April 7, 1943
April 7, 1943
Vilna Ghetto in Lithuania
The Diary of Yitskhok Rudashevski
Yitskhok Rudashevski was fourteen years old when he began writing his diary in the Vilna Ghetto. He had already been imprisoned there for about one year when he began to record his thoughts and experiences on paper. Yitskhok endured much change in his hometown while growing up. In his early childhood, Vilna had been part of Poland. In September 1939, it was occupied by troops from the Soviet Union and became part of Lithuania. Vilna remained in the Soviet sphere of influence until June 1941, when it was taken by the German army. The biggest change for Yitskhok came in September 1941 when he was forced to live within the confines of the newly formed Jewish ghetto. This was a time of great violence against the Jews by the German occupation forces.
the atmosphere of slaughter
Throughout the summer and fall of 1941, the Germans carried out mass shootings in the nearby Ponary forest. By the end of the year, about 40,000 had been murdered. The ghetto residents were well aware of the killings and understood the murderous nature of Nazi rule. Nevertheless, the shootings diminished greatly in the spring. For about one year, there were no mass killings. This was the time when Yitskhok began keeping his diary. He dared to hope that the worst was over and that he could count himself among the survivors. He concentrated on education and culture as preparation for his future, looking forward to the time when he would be freed from the ghetto and Nazi tyranny.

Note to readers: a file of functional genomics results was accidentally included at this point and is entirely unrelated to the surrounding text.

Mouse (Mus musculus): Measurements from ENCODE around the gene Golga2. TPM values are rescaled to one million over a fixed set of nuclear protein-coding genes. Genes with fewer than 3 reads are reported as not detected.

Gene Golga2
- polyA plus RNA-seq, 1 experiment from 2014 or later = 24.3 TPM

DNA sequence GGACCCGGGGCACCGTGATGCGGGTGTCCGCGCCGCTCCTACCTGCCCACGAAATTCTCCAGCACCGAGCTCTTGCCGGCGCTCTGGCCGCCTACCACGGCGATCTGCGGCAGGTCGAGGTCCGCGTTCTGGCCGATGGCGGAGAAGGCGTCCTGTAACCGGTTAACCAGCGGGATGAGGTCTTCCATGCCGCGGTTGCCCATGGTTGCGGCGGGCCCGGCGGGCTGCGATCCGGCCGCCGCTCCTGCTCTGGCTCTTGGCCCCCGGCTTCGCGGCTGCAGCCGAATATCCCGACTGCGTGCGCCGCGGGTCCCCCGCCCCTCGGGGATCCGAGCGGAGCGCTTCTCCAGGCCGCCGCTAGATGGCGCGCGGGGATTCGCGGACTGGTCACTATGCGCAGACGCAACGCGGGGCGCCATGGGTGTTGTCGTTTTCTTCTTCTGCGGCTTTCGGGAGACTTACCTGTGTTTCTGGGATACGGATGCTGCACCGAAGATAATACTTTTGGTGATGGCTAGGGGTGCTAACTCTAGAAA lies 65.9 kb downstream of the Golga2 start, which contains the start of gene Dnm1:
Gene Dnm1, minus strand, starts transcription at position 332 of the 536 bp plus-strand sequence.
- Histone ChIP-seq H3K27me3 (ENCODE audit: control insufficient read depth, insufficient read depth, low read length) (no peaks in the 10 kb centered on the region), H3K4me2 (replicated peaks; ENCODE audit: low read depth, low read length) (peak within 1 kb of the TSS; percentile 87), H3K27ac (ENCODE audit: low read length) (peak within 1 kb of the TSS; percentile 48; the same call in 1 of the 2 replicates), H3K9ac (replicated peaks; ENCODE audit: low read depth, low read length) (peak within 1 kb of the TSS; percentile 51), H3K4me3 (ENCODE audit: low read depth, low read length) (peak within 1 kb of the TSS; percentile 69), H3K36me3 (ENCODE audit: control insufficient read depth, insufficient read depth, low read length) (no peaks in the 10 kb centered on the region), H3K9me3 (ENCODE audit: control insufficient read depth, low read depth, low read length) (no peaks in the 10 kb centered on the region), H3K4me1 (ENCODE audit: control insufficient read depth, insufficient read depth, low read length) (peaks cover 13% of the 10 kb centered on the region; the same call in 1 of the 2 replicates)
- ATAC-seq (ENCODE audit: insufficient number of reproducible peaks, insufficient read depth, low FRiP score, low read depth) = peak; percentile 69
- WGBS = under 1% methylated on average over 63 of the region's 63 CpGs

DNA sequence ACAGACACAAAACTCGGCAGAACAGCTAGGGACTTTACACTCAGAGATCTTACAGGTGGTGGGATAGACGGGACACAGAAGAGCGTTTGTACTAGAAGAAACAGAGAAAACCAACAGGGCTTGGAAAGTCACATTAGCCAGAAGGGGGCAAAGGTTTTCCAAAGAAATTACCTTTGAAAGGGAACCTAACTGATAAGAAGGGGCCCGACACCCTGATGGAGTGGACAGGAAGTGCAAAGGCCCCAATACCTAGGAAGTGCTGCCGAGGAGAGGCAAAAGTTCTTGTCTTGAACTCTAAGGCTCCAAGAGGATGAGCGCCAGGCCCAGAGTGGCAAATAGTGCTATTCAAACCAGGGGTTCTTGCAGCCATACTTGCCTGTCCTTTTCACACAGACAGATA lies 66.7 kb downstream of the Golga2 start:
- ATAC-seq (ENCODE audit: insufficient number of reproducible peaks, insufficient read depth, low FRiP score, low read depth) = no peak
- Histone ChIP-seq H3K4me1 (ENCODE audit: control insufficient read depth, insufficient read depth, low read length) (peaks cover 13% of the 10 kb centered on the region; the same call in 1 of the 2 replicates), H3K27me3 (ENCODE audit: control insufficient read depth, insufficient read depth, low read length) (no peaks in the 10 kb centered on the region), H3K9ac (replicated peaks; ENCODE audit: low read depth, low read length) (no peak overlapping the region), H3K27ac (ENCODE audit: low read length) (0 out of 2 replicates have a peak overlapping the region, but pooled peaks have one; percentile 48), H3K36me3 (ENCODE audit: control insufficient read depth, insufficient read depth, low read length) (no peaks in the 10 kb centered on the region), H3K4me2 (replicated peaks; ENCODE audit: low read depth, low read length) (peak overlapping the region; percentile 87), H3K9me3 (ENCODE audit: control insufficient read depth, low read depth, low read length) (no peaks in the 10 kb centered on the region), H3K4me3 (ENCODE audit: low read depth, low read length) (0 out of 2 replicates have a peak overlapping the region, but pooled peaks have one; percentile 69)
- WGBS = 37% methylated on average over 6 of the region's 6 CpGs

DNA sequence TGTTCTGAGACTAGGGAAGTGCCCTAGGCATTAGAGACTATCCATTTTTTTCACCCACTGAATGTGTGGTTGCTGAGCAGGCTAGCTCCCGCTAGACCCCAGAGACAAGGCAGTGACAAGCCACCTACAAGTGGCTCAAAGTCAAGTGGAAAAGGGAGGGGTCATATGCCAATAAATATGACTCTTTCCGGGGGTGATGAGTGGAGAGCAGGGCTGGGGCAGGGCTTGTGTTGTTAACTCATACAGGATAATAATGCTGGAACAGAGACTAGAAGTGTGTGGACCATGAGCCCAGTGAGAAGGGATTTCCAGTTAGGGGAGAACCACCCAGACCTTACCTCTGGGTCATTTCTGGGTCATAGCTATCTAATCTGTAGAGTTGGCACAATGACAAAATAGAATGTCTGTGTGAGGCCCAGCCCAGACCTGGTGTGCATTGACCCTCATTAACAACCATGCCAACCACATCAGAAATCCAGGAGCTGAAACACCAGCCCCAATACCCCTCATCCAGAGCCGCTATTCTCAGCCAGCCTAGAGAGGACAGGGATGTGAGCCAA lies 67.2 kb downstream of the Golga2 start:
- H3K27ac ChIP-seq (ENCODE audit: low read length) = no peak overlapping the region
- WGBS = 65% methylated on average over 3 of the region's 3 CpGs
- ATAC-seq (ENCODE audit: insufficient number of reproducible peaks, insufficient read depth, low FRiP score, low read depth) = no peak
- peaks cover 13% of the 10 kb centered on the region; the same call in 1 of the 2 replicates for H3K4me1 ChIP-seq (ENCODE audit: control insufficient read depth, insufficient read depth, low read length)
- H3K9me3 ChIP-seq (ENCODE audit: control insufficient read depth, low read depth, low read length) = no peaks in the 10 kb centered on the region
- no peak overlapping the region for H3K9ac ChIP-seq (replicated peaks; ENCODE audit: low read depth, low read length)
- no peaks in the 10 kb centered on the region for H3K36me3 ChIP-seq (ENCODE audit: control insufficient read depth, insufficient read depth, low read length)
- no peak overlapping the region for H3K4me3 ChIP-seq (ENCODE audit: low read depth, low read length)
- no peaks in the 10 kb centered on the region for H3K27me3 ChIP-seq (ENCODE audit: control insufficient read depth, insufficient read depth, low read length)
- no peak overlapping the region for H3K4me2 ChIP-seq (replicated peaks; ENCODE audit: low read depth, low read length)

“Monday proved that we must not trust nor believe anything. We may be fated for the worst.”
Yitskhok’s diary entries in early April proved that the hopes of the ghetto had been in vain. He wrote, “A group of three hundred Jews from Sol and Smorgon have left for Kovno with a large transport of provincial Jews that arrived at the railway station. As I stood at the gate I saw how they were packing their things. Gaily and in high spirits they went to the train.” The next day, the bad news arrived. “Today the terrible news reached us: eighty-five railroad cars of Jews, around five thousand persons, were not taken to Kovno as promised but transported to Ponar where they were shot to death. Five thousand new bloody victims. The ghetto was deeply shaken, as though struck by thunder. The atmosphere of slaughter has gripped the people. It has begun again.”
Yitskhok later observed that the ghetto residents were in despair, but determined to resist at any cost. Yitskhok and his family eventually went into hiding, but were quickly discovered. They, like so many others, lost their lives at Ponary.
You may read entries from Yitskhok’s dairy in the book, Salvaged Pages: Young Writers’ Diaries of the Holocaust by Alexandra Zapruder.
Learn more about Ponary.